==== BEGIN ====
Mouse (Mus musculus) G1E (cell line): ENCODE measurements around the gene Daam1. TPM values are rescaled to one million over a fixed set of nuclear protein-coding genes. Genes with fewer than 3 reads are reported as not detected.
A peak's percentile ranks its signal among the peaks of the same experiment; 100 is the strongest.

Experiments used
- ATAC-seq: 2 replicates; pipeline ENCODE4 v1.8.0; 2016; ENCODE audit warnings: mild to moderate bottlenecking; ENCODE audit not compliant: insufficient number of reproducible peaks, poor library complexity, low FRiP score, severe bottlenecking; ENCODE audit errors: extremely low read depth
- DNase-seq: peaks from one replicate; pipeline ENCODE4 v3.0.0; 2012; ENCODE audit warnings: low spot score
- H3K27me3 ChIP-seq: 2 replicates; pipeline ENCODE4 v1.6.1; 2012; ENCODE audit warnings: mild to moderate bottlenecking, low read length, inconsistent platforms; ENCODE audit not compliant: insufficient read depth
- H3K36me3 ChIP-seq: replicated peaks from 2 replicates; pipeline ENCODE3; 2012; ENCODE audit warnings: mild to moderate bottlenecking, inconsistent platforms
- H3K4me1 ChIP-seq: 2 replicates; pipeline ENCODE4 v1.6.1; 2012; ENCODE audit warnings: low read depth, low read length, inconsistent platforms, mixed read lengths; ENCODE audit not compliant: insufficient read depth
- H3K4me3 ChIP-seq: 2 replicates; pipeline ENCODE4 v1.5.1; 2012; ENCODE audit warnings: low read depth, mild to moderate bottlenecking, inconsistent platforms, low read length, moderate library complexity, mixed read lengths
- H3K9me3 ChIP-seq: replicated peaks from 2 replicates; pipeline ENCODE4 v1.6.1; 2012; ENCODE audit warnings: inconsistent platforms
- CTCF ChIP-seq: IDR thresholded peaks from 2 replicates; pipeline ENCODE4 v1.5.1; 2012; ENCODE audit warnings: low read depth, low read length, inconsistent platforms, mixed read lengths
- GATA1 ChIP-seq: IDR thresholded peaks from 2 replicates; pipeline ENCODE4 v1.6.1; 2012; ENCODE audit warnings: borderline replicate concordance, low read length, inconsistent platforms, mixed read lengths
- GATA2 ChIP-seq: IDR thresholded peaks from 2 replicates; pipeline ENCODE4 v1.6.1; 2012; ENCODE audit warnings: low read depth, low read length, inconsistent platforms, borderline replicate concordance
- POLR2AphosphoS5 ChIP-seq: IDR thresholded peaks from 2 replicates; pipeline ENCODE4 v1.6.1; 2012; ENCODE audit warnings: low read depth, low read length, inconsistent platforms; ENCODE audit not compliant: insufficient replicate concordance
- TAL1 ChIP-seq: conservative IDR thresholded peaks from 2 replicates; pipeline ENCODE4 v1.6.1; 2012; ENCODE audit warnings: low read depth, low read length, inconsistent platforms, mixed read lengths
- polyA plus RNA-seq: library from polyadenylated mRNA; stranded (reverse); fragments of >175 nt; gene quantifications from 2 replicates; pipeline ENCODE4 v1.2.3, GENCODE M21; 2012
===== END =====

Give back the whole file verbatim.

Mouse (Mus musculus) G1E (cell line): ENCODE measurements around the gene Daam1. TPM values are rescaled to one million over a fixed set of nuclear protein-coding genes. Genes with fewer than 3 reads are reported as not detected.
A peak's percentile ranks its signal among the peaks of the same experiment; 100 is the strongest.

Experiments used
- ATAC-seq: 2 replicates; pipeline ENCODE4 v1.8.0; 2016; ENCODE audit warnings: mild to moderate bottlenecking; ENCODE audit not compliant: insufficient number of reproducible peaks, poor library complexity, low FRiP score, severe bottlenecking; ENCODE audit errors: extremely low read depth
- DNase-seq: peaks from one replicate; pipeline ENCODE4 v3.0.0; 2012; ENCODE audit warnings: low spot score
- H3K27me3 ChIP-seq: 2 replicates; pipeline ENCODE4 v1.6.1; 2012; ENCODE audit warnings: mild to moderate bottlenecking, low read length, inconsistent platforms; ENCODE audit not compliant: insufficient read depth
- H3K36me3 ChIP-seq: replicated peaks from 2 replicates; pipeline ENCODE3; 2012; ENCODE audit warnings: mild to moderate bottlenecking, inconsistent platforms
- H3K4me1 ChIP-seq: 2 replicates; pipeline ENCODE4 v1.6.1; 2012; ENCODE audit warnings: low read depth, low read length, inconsistent platforms, mixed read lengths; ENCODE audit not compliant: insufficient read depth
- H3K4me3 ChIP-seq: 2 replicates; pipeline ENCODE4 v1.5.1; 2012; ENCODE audit warnings: low read depth, mild to moderate bottlenecking, inconsistent platforms, low read length, moderate library complexity, mixed read lengths
- H3K9me3 ChIP-seq: replicated peaks from 2 replicates; pipeline ENCODE4 v1.6.1; 2012; ENCODE audit warnings: inconsistent platforms
- CTCF ChIP-seq: IDR thresholded peaks from 2 replicates; pipeline ENCODE4 v1.5.1; 2012; ENCODE audit warnings: low read depth, low read length, inconsistent platforms, mixed read lengths
- GATA1 ChIP-seq: IDR thresholded peaks from 2 replicates; pipeline ENCODE4 v1.6.1; 2012; ENCODE audit warnings: borderline replicate concordance, low read length, inconsistent platforms, mixed read lengths
- GATA2 ChIP-seq: IDR thresholded peaks from 2 replicates; pipeline ENCODE4 v1.6.1; 2012; ENCODE audit warnings: low read depth, low read length, inconsistent platforms, borderline replicate concordance
- POLR2AphosphoS5 ChIP-seq: IDR thresholded peaks from 2 replicates; pipeline ENCODE4 v1.6.1; 2012; ENCODE audit warnings: low read depth, low read length, inconsistent platforms; ENCODE audit not compliant: insufficient replicate concordance
- TAL1 ChIP-seq: conservative IDR thresholded peaks from 2 replicates; pipeline ENCODE4 v1.6.1; 2012; ENCODE audit warnings: low read depth, low read length, inconsistent platforms, mixed read lengths
- polyA plus RNA-seq: library from polyadenylated mRNA; stranded (reverse); fragments of >175 nt; gene quantifications from 2 replicates; pipeline ENCODE4 v1.2.3, GENCODE M21; 2012